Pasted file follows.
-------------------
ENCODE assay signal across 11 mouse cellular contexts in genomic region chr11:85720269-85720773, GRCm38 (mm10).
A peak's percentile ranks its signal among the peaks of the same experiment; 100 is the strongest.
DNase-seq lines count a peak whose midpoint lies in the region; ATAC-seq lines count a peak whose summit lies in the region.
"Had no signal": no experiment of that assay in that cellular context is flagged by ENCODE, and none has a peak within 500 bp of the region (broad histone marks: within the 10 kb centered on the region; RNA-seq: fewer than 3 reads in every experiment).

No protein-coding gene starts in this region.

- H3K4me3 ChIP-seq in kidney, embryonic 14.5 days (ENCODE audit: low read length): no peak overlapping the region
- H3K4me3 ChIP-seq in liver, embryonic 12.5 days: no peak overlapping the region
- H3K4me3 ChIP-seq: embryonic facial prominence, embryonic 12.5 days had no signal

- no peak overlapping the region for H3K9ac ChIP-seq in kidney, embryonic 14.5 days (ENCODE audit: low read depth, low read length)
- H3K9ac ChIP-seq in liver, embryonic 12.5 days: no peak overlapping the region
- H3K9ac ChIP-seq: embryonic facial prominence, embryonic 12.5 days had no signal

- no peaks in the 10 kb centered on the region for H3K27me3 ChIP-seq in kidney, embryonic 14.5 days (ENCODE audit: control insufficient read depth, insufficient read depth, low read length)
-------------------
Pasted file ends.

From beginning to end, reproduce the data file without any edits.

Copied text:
ENCODE assay signal across 11 mouse cellular contexts in genomic region chr11:85720269-85720773, GRCm38 (mm10).
A peak's percentile ranks its signal among the peaks of the same experiment; 100 is the strongest.
DNase-seq lines count a peak whose midpoint lies in the region; ATAC-seq lines count a peak whose summit lies in the region.
"Had no signal": no experiment of that assay in that cellular context is flagged by ENCODE, and none has a peak within 500 bp of the region (broad histone marks: within the 10 kb centered on the region; RNA-seq: fewer than 3 reads in every experiment).

No protein-coding gene starts in this region.

- H3K4me3 ChIP-seq in kidney, embryonic 14.5 days (ENCODE audit: low read length): no peak overlapping the region
- H3K4me3 ChIP-seq in liver, embryonic 12.5 days: no peak overlapping the region
- H3K4me3 ChIP-seq: embryonic facial prominence, embryonic 12.5 days had no signal

- no peak overlapping the region for H3K9ac ChIP-seq in kidney, embryonic 14.5 days (ENCODE audit: low read depth, low read length)
- H3K9ac ChIP-seq in liver, embryonic 12.5 days: no peak overlapping the region
- H3K9ac ChIP-seq: embryonic facial prominence, embryonic 12.5 days had no signal

- no peaks in the 10 kb centered on the region for H3K27me3 ChIP-seq in kidney, embryonic 14.5 days (ENCODE audit: control insufficient read depth, insufficient read depth, low read length)